Pink Floyd co-founder Roger Waters called antisemitic ‘megalomaniac’ by band’s lyricist Polly Samson

Roger Waters has responded after a Pink Floyd lyricist called him antisemitic and a “Putin apologist” on Twitter.

The accusations came from Polly Samson, the wife of Pink Floyd guitarist David Gilmour and a lyricist for the band.

“Sadly @rogerwaters you are antisemitic to your rotten core,” Samson wrote Monday. “Also a Putin apologist and a lying, thieving, hypocritical, tax-avoiding, lip-synching,misogynistic, sick-with-envy, megalomaniac. Enough of your nonsense.”

In response, Waters’ verified Twitter account released the following statement later Monday: “Roger Waters is aware of the incendiary and wildly inaccurate comments made about him on Twitter by Polly Samson, which he refutes entirely. He is currently taking advice as to his position.”

Roger Waters has issued a response after a Pink Floyd lyricist called him antisemitic and a "Putin apologist" on Twitter.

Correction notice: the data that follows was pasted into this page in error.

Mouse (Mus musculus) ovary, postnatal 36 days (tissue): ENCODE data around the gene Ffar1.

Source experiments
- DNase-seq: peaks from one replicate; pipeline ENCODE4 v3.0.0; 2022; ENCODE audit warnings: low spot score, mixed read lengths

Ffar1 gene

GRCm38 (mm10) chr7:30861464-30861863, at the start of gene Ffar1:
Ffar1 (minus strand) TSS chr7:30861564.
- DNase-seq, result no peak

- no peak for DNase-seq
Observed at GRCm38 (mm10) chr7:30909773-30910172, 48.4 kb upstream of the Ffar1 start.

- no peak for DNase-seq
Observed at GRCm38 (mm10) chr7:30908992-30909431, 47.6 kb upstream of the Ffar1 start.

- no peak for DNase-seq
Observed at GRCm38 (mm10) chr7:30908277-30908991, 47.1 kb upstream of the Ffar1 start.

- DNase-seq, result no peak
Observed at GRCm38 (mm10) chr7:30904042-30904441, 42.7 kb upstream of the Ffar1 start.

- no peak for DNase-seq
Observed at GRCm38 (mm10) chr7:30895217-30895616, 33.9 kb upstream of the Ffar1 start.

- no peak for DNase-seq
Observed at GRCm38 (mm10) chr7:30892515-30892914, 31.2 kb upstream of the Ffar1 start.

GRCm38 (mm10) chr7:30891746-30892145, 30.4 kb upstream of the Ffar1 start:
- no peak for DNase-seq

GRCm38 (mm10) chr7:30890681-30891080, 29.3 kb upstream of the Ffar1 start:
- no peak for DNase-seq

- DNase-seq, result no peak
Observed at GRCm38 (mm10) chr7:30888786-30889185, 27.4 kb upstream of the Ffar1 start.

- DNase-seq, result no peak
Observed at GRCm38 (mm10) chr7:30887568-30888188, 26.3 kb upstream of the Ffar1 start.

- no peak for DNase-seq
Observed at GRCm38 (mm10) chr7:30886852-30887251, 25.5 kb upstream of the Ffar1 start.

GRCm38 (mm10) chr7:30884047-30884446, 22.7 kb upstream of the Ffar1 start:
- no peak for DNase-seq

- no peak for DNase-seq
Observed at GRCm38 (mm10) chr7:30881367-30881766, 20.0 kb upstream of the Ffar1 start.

Roger Waters has issued a response after a Pink Floyd lyricist called him antisemitic and a “Putin apologist” on Twitter.

Waters was a founding member of Pink Floyd and left the band in 1985. Since then, Waters has been widely condemned as antisemitic. He’s disparaged Israel on Twitter and flown an inflatable balloon in the shape of a pig decorated with the Star of David at a concert.

This year, Pink Floyd celebrates a major milestone with the 50th anniversary of their classic album “The Dark Side of the Moon.” To commemorate the anniversary, last month the band announced “Dark Side” will be reissued in a special deluxe box set with remastered versions of the album and a live recording.

Released in March 1973, “Moon” reached No. 1 on Billboard’s album chart and  spent 966 weeks – or a record 18 years-plus – on the charts. It is also among the top 25 most-selling albums in the U.S., according to the Recording Industry Association of America. Pink Floyd’s “The Wall” is also in the top 10.

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More than 50 million copies of “The Dark Side Of The Moon” have been sold worldwide. The album was added to the National Recording Registry at the Library of Congress in 2012.

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